Ask your doctor or pharmacist for more details if you believe this drug should be used for something else.
What special precautions should I follow?
Before taking fenfluramine,
- If you have an allergy to fenfluramine, any other drugs, or any of the ingredients in fenfluramine oral solution, let your doctor and pharmacist know right away. For a list of the ingredients, consult the Medication Guide or speak with your pharmacist.
- Fenfluramine and some drugs shouldn’t be taken together. Before starting fenfluramine, make sure your doctor and pharmacist are aware of any medications you are taking or intend to take. Please consult your doctor or pharmacist before beginning, stopping, or changing any medications while using fenfluramine. While taking fenfluramine, some drugs may need their dosage changed or extra monitoring.
- Dextromethorphan (found in cough syrups), St. John’s Wort, and tryptophan are a few nonprescription or herbal drugs that may interact with fenfluramine. Before beginning to take fenfluramine, be careful to inform your doctor and pharmacist that you are taking these medications. While taking fenfluramine, avoid starting any of these drugs without first consulting your doctor.
- Inform your doctor if you have high blood pressure or glaucoma, which is an elevated pressure in the eye that can result in visual loss. Tell your doctor if you have or have ever had renal or liver disease, suicidal thoughts or actions, depression, mental disorders, or mood swings.
- If you are breastfeeding a child or intend to become pregnant, let your doctor know. Call your doctor if you become pregnant while taking fenfluramine.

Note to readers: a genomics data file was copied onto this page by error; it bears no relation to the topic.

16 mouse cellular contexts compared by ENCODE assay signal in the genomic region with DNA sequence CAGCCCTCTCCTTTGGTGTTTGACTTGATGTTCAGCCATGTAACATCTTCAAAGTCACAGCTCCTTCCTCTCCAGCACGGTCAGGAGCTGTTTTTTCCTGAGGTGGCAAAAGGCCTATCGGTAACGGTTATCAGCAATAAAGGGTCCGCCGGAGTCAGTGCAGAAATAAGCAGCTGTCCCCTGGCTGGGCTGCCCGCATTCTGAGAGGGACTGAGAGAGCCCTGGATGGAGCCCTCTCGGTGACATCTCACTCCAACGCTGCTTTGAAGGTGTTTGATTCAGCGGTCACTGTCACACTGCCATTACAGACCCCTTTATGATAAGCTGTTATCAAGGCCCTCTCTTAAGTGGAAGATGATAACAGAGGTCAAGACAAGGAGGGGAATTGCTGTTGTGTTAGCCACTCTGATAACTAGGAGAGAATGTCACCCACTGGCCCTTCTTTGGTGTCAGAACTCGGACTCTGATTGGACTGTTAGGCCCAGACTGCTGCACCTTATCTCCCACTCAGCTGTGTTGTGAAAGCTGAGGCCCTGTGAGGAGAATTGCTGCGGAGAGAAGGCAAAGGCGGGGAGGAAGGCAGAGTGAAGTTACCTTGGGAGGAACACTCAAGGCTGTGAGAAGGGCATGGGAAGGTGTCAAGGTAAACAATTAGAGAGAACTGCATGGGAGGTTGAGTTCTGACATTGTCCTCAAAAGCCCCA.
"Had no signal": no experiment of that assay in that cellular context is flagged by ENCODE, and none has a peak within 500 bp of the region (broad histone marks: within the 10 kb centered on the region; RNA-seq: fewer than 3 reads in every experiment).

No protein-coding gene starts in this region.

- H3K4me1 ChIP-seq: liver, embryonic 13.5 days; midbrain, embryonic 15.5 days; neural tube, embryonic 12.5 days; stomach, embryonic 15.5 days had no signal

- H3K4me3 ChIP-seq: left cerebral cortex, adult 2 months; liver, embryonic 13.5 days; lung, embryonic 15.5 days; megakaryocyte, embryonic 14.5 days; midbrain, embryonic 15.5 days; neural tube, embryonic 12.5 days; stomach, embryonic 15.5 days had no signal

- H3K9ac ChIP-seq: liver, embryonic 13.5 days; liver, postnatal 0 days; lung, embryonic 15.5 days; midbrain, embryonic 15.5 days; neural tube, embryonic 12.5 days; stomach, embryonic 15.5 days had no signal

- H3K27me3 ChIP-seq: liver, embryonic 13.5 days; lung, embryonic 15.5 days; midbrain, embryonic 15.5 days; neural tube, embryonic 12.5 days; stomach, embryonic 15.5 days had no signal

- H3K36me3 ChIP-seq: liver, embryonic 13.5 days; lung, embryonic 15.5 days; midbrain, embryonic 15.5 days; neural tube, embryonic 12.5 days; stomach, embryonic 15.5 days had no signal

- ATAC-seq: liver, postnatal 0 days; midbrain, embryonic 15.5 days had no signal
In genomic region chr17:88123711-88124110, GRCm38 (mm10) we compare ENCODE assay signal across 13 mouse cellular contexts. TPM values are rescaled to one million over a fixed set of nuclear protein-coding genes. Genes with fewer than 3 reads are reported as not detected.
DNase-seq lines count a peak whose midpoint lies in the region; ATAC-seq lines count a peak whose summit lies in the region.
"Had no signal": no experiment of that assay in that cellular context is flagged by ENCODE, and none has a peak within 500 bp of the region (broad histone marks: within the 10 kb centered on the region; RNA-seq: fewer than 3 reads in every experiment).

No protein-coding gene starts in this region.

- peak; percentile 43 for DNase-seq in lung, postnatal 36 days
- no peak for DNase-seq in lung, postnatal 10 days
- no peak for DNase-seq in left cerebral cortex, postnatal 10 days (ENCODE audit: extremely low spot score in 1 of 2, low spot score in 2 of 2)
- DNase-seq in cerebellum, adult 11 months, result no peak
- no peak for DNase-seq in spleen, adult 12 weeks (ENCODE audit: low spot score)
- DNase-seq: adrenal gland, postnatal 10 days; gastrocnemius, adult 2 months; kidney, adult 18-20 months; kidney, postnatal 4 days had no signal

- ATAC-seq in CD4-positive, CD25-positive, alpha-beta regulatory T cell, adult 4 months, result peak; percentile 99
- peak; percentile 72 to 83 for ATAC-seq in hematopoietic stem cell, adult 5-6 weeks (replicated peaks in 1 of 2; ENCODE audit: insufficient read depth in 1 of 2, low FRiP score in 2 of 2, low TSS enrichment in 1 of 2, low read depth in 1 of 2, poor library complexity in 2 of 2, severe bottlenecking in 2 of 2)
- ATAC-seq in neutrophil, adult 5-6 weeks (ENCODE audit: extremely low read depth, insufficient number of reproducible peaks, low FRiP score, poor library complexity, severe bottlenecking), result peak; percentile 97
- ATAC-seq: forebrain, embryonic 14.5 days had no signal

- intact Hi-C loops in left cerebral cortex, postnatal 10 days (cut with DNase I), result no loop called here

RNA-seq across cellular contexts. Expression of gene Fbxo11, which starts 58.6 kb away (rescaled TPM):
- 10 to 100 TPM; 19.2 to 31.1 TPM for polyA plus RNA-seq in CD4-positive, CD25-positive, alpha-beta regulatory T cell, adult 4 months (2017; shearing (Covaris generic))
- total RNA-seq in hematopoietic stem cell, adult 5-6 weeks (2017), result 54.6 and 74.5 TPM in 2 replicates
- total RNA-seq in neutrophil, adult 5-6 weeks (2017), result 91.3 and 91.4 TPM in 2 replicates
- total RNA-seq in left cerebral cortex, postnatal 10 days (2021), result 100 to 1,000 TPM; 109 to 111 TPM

- You should be aware that fenfluramine may cause you to feel sleepy and make it challenging for you to accomplish tasks that call for attentiveness or fine motor coordination. Prior to understanding how this drug affects you, avoid using machinery or driving a car.
- While taking fenfluramine, consult your doctor regarding the safe consumption of alcoholic beverages and drugs (such as liquid Nyquil and other cough and cold remedies) that include alcohol. The drowsiness brought on by this drug may be increased by alcohol.
- You should be aware that while taking fenfluramine, your mental health may alter in unexpected ways and you can experience suicidal thoughts or behavior (planning to injure or kill oneself or having thoughts of doing so). One in 500 adults and children aged 5 and older who were treated with anticonvulsants like fenfluramine in clinical studies for a variety of disorders developed suicidal thoughts while on the medication. One week after they began taking the medicine, several of these folks started exhibiting suicidal thoughts and actions. Whether the hazards of using an anticonvulsant drug outweigh the dangers of not using it will be decided by you and your doctor. Any of the following symptoms should prompt you, your family, or your caregiver to call your doctor immediately away: mania (frenzied, abnormally excited mood); panic attacks; agitation or restlessness; new or worsening irritability, anxiety, or depression; acting on risky impulses; trouble falling or staying asleep; aggressive, angry, or violent behavior; any other unusual changes in behavior or mood. Make sure your family or caregiver is aware of any symptoms that could be significant so they can contact the doctor on your behalf if you are unable to call for help.
What special dietary instructions should I follow?
Keep eating normally unless your doctor instructs you otherwise.
What should I do if I forget a dose?
If you miss a dosage, take it as soon as you recall. If the next dose is soon due, skip the missed one and carry on with your regular dosing plan. To make up for a missing dose, do not take a second one.
What side effects can this medication cause?
There may be negative effects from fenfluramine. If any of these symptoms are severe or do not go away, let your doctor know right once: